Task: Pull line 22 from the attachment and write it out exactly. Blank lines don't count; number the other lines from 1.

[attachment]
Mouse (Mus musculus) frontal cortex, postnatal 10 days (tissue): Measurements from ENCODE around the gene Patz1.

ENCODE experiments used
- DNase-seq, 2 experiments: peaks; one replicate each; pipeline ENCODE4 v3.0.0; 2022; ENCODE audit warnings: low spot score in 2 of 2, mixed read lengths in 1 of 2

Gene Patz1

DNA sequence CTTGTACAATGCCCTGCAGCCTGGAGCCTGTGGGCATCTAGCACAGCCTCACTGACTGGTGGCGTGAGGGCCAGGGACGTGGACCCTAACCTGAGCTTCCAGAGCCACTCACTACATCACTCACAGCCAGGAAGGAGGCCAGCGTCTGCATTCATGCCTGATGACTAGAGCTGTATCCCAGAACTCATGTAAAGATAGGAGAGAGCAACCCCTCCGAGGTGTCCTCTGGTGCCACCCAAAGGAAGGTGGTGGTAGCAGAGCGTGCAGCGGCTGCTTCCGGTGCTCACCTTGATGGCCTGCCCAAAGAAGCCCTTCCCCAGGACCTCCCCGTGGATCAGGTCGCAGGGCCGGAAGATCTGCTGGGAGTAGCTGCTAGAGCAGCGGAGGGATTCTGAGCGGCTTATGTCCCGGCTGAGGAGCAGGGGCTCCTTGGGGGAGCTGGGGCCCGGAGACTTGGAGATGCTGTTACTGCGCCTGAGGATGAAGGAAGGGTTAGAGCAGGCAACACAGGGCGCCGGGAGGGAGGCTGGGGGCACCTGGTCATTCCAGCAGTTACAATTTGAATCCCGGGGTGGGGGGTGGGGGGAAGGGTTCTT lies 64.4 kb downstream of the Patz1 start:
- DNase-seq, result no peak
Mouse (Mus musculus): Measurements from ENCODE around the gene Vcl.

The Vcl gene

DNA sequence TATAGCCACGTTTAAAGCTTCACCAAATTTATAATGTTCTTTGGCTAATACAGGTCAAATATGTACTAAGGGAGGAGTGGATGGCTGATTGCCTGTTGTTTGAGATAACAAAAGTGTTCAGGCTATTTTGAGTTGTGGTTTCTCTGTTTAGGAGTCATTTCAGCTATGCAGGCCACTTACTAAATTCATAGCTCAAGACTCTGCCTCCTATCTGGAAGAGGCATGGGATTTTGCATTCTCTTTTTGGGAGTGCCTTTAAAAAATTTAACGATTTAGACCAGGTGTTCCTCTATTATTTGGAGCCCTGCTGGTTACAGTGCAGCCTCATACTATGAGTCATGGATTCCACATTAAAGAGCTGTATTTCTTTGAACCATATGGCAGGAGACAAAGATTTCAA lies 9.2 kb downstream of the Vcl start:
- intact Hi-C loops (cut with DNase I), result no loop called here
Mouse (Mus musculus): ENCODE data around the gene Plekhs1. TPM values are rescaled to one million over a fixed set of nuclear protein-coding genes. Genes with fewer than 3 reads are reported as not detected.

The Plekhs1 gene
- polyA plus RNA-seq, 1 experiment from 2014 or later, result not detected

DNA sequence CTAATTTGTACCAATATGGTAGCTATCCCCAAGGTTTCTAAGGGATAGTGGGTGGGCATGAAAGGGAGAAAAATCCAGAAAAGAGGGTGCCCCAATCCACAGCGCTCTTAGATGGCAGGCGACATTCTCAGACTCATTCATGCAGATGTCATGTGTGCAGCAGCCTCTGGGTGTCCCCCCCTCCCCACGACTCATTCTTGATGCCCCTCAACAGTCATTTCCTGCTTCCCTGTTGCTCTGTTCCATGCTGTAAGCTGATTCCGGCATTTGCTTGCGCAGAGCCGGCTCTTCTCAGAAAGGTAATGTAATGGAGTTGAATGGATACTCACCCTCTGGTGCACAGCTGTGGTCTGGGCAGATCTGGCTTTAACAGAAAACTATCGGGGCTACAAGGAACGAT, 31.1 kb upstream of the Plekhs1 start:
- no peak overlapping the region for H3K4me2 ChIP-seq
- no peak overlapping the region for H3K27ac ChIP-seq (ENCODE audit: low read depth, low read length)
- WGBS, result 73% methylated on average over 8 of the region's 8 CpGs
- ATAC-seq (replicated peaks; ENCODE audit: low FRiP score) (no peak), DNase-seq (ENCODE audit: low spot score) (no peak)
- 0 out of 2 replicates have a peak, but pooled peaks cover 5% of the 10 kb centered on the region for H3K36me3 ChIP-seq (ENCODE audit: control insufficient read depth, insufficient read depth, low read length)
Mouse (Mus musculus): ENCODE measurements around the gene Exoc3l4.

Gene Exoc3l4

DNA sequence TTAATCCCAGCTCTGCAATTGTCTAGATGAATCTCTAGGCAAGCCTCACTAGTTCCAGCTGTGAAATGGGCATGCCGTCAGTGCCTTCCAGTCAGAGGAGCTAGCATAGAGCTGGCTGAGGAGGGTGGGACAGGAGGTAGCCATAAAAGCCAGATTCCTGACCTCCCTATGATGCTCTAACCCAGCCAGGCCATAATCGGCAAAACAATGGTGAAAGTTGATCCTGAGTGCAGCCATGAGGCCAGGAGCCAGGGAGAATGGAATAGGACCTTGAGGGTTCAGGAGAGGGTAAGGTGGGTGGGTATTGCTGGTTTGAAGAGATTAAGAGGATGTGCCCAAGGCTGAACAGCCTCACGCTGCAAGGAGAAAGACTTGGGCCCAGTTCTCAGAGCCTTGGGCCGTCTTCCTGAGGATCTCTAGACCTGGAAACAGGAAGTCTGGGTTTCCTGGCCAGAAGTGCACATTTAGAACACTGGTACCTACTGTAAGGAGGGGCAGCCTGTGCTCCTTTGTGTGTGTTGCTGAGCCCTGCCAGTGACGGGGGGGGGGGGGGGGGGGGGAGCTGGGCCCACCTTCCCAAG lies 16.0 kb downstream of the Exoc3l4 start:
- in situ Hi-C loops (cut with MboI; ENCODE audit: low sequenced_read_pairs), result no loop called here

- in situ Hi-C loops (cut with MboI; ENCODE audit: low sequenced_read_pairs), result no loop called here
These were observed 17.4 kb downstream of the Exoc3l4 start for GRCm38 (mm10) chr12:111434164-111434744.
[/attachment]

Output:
DNA sequence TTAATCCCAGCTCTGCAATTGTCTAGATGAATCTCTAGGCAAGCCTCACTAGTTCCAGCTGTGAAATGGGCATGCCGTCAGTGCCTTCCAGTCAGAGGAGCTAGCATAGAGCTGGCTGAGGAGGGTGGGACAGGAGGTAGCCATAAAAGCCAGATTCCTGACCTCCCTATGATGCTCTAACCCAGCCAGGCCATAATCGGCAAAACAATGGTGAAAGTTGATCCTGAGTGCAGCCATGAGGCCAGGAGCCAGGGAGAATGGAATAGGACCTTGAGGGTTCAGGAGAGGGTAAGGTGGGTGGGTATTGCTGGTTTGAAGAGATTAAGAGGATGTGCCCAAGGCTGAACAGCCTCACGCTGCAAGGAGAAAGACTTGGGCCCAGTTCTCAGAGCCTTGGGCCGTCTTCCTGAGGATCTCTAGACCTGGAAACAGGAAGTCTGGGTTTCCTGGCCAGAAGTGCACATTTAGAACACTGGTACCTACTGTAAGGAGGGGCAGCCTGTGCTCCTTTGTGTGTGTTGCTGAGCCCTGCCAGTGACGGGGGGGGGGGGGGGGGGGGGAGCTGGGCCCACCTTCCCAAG lies 16.0 kb downstream of the Exoc3l4 start: